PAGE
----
John Golden Theatre
Get John Golden Theatre essential facts below. View Videos or join the John Golden Theatre discussion. Add John Golden Theatre to your topic list for future reference or share this resource on social media.
John Golden Theatre

Coordinates: 40°45?31?N 73°59?16?W / 40.75861°N 73.98778°W / 40.75861; -73.98778

John Golden Theatre
Theatre Masque (1927-1937)
Exterior of the John Golden Theatre
John Golden Theatre, showing Avenue Q, 2006
Address252 West 45th Street
New York City
United States
OwnerThe Shubert Organization
OpenedFebruary 24, 1927
ArchitectHerbert J. Krapp

The John Golden Theatre is a Broadway theatre located at 252 West 45th Street (George Abbott Way) in midtown Manhattan. Designed in a Moorish style and opened as part of a three-theater complex for Irwin Chanin by architect Herbert J. Krapp, the present-day Golden was constructed by the Chanin Brothers as part of an entertainment complex including the Royale- now Bernard B. Jacobs Theatre, designed for small musicals and large plays, the Majestic, a large musical house, and the Lincoln Hotel (now the Row NYC Hotel, and previously the Milford Plaza). It opened as the Theatre Masque (also known as the Masque Theater) on February 24, 1927 with the play Puppets of Passion. Seventy-six years later it housed another production known for its puppets, the award-winning Avenue Q.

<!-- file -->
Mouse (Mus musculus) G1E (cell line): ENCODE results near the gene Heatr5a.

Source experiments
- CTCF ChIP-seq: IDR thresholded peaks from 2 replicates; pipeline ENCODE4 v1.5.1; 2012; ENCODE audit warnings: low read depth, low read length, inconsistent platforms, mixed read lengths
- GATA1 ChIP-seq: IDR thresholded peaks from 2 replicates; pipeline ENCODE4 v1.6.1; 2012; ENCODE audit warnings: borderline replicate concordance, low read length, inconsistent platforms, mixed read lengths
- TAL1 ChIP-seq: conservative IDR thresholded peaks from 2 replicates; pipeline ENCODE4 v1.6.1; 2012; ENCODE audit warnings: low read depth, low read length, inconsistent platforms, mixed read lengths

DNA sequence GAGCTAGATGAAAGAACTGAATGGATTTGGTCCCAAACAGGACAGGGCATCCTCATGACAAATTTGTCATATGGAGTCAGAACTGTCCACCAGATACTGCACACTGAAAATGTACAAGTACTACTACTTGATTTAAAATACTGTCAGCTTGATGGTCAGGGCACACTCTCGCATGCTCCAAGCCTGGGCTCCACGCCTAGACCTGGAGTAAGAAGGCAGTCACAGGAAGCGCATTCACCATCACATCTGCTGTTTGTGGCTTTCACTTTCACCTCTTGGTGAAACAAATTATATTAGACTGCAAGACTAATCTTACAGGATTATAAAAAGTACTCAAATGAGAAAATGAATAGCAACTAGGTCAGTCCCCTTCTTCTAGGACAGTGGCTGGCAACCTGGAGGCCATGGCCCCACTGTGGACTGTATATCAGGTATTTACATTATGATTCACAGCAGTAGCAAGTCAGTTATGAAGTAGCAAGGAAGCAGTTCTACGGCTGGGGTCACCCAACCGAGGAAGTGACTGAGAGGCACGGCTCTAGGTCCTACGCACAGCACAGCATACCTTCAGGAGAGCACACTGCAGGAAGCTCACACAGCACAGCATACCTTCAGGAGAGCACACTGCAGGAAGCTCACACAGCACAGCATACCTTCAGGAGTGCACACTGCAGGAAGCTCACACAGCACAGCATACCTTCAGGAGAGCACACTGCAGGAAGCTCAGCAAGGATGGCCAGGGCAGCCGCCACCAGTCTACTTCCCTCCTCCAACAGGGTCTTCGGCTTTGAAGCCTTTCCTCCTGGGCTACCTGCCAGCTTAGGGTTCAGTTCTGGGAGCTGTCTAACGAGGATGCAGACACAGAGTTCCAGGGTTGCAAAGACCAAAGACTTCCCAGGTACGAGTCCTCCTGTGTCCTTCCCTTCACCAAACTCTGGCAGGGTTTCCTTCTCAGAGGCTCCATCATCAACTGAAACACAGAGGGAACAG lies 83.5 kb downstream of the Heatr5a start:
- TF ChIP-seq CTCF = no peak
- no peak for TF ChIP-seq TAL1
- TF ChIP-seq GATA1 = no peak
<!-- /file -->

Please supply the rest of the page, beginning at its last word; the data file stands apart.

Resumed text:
In 1937, impresario John Golden acquired the theatre and renamed it for himself. It also operated as a movie house in the late 1940s and 1950s before it was purchased by the Shubert Organization, who returned it to full-time theatrical use. The exterior of the theatre was used as the location of the movie version of the film A Chorus Line. It is also shown in the background during the opening scenes of All About Eve as the home of Margot Channing's Aged In Wood.

With a seating capacity of only 800, it is one of the smallest houses on Broadway.

The theatre has been closed as of March 12, 2020 due to the COVID-19 pandemic. It does not plan on opening until January 3, 2021.[1]

Notable productions

See also


  1. ^ Moniuszko, Sara M (June 29, 2020). "Broadway suspends performances through 2020 amid coronavirus, extends ticket refunds to 2021". Retrieved 2020.

External links

  This article uses material from the Wikipedia page available here. It is released under the Creative Commons Attribution-Share-Alike License 3.0.



Music Scenes